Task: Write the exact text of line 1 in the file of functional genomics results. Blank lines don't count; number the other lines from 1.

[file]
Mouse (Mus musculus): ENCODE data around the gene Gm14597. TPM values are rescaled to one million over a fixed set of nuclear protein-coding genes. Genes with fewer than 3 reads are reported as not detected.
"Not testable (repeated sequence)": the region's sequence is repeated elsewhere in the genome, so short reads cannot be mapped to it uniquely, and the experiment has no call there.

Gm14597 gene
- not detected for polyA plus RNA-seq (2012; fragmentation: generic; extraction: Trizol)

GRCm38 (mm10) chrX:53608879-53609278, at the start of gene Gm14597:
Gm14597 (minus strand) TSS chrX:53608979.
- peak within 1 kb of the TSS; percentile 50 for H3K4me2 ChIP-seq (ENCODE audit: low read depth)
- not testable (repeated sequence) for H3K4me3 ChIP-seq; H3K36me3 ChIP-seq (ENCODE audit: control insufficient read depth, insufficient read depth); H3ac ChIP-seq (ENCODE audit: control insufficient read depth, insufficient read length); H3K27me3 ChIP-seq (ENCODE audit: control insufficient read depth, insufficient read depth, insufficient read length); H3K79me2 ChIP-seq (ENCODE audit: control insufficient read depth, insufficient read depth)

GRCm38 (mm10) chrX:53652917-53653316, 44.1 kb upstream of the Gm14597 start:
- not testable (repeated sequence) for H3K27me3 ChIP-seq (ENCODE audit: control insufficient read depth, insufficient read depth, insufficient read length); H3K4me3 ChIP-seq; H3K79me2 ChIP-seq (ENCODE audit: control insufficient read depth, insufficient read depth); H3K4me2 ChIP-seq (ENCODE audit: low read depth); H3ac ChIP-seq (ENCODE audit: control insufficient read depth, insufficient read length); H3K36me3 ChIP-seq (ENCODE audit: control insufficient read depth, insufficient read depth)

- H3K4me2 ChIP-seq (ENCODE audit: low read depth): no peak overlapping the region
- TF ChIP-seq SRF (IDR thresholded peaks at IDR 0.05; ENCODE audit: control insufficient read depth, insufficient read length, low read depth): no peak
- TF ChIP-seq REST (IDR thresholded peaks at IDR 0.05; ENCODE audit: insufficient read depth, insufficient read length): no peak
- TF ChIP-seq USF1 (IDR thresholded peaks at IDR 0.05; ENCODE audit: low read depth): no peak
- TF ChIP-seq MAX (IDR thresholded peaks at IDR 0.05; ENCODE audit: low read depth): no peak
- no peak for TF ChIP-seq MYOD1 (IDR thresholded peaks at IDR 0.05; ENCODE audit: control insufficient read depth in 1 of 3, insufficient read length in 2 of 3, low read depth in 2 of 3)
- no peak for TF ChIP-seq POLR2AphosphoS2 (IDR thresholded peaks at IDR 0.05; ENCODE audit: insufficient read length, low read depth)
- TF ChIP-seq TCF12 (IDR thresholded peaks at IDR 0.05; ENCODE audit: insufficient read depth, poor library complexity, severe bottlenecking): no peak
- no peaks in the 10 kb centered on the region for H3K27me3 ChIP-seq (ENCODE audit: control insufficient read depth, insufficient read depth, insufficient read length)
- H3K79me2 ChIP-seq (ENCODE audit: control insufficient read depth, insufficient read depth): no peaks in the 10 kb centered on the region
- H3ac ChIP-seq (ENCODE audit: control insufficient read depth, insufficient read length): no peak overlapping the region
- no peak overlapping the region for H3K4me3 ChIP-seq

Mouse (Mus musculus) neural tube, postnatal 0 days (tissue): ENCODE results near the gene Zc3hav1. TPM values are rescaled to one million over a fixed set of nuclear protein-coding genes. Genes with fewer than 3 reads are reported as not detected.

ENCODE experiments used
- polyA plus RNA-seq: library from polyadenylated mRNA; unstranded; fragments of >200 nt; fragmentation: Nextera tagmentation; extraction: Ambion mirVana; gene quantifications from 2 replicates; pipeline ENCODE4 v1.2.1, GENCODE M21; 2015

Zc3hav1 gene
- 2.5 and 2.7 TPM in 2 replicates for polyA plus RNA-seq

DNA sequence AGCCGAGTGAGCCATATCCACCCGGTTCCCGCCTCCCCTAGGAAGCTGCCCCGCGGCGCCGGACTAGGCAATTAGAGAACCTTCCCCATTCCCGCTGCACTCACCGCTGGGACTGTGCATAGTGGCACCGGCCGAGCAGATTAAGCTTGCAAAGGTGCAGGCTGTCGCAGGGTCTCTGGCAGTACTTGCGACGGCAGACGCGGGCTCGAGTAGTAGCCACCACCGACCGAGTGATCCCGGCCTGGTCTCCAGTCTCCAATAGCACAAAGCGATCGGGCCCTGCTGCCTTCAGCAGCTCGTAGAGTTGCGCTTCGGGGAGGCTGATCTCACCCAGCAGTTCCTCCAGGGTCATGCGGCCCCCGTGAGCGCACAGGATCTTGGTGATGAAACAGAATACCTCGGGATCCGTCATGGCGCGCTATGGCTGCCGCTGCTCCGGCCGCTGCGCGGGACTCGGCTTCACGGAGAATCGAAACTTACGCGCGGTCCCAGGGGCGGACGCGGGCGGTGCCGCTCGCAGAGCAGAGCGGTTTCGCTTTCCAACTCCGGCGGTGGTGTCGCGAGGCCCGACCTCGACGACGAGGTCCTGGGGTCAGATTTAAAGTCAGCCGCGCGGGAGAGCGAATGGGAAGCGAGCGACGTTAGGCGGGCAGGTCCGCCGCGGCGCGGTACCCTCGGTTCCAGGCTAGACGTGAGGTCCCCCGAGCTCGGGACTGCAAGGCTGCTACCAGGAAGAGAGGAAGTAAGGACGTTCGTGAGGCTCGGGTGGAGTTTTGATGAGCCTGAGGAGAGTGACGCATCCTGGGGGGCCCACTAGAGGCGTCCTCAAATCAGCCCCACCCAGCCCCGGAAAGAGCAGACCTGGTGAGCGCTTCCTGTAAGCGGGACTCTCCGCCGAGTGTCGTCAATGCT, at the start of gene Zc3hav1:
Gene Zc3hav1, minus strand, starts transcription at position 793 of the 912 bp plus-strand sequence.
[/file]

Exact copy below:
Mouse (Mus musculus): ENCODE data around the gene Gm14597. TPM values are rescaled to one million over a fixed set of nuclear protein-coding genes. Genes with fewer than 3 reads are reported as not detected.